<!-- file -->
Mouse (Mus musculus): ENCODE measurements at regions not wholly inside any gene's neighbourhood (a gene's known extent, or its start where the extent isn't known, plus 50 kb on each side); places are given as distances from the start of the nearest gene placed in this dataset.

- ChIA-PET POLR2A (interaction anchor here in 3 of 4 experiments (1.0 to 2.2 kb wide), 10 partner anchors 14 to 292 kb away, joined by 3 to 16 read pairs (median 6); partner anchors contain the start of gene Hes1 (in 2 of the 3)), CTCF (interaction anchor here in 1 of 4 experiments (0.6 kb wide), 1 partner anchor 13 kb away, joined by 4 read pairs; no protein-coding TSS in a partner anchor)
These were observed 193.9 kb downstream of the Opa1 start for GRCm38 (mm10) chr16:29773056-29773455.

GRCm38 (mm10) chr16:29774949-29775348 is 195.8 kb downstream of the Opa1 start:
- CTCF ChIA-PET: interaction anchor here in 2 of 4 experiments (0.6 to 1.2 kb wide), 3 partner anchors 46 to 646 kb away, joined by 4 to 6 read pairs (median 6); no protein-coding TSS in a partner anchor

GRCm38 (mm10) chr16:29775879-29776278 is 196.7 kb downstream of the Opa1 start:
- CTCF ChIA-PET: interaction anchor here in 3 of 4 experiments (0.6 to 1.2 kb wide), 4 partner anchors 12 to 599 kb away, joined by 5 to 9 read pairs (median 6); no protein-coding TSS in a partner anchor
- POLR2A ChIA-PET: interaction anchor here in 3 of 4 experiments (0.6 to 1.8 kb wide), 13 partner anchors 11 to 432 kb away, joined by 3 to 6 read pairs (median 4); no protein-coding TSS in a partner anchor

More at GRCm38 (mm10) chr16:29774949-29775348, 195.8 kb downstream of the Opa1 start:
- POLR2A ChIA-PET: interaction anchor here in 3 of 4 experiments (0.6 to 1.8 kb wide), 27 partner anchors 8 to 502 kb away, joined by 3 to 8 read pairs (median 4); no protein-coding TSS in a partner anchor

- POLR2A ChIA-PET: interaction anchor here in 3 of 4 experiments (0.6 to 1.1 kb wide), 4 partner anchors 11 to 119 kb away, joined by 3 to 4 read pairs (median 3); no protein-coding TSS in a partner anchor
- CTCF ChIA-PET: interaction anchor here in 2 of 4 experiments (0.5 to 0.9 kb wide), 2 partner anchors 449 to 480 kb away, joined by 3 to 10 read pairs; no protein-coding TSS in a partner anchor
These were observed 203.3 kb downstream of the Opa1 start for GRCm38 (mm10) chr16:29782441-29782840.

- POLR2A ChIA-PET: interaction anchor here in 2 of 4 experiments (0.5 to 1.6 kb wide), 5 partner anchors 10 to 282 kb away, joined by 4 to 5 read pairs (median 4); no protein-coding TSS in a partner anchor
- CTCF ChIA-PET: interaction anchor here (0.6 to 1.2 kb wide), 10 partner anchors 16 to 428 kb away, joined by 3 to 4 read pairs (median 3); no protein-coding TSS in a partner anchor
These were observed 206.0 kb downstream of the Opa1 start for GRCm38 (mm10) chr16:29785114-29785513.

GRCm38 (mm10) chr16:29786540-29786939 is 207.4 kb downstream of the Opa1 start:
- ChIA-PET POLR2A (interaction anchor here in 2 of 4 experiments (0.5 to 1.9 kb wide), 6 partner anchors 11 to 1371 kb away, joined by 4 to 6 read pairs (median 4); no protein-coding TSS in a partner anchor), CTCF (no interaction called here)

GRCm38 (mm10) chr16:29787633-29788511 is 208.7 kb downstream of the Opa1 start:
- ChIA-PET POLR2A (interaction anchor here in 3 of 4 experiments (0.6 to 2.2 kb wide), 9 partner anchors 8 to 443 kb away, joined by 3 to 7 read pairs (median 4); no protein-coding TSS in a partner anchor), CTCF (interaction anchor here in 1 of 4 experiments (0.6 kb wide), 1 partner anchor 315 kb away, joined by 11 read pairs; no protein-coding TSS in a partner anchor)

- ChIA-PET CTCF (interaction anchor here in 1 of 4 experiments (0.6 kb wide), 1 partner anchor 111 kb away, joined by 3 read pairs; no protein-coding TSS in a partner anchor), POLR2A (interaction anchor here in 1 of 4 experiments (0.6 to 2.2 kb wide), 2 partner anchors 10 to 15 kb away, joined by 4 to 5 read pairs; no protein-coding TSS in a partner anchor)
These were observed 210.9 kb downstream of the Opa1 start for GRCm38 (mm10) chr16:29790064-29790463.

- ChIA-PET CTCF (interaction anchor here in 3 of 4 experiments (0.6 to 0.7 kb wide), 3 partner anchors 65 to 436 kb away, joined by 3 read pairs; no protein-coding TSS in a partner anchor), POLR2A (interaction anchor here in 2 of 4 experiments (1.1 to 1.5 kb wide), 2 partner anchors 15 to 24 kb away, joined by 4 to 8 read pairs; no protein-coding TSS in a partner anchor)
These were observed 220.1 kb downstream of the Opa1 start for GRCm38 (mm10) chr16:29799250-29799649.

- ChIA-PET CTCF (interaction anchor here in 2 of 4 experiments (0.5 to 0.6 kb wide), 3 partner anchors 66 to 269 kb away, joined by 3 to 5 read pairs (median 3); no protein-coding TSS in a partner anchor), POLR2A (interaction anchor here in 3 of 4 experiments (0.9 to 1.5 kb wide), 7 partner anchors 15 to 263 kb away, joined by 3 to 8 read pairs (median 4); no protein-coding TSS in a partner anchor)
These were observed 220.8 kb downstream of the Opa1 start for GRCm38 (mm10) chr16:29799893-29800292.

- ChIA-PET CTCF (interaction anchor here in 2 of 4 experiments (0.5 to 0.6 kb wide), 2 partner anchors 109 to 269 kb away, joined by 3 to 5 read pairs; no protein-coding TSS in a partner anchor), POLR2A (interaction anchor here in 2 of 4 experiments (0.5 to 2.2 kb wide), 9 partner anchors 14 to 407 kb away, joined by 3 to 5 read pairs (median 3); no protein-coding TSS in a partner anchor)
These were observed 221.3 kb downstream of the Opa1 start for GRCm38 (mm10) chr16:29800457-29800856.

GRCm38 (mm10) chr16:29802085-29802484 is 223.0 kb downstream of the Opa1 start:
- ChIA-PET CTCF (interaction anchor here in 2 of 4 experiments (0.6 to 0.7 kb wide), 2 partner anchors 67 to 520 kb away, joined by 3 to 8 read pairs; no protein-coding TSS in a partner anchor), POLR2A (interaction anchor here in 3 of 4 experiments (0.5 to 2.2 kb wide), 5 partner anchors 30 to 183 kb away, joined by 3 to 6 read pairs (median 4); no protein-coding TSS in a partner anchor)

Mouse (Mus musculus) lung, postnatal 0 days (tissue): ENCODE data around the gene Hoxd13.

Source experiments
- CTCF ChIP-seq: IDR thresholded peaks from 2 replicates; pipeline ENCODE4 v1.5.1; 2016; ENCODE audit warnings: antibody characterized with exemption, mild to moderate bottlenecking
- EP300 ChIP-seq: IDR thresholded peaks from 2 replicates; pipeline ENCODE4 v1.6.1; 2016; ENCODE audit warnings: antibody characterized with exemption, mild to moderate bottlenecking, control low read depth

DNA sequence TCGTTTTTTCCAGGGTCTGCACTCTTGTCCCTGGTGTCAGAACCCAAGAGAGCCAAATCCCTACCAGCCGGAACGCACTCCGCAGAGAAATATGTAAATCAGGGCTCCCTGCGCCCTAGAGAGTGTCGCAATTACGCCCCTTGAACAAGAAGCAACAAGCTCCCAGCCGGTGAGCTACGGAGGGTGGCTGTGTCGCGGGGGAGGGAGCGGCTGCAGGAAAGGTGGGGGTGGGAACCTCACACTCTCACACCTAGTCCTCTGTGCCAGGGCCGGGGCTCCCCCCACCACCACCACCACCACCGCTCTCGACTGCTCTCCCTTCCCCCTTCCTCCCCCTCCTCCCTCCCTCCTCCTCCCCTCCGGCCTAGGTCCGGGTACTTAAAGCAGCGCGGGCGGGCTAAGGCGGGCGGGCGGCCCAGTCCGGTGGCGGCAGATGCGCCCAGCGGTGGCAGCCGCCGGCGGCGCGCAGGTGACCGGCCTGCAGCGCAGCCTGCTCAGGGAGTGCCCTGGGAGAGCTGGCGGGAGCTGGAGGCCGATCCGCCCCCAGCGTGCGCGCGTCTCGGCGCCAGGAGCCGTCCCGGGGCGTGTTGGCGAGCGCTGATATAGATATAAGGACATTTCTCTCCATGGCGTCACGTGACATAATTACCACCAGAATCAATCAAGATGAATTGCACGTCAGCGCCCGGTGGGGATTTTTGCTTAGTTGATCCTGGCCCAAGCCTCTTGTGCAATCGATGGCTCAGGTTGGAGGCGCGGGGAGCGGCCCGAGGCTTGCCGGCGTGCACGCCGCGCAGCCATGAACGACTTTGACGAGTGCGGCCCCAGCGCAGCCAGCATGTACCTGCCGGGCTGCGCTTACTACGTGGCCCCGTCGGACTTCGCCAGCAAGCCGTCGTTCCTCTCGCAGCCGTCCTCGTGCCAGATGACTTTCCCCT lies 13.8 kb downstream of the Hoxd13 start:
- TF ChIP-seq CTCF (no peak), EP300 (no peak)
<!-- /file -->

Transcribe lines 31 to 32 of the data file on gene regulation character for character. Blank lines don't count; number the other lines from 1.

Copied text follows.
Mouse (Mus musculus) lung, postnatal 0 days (tissue): ENCODE data around the gene Hoxd13.

Source experiments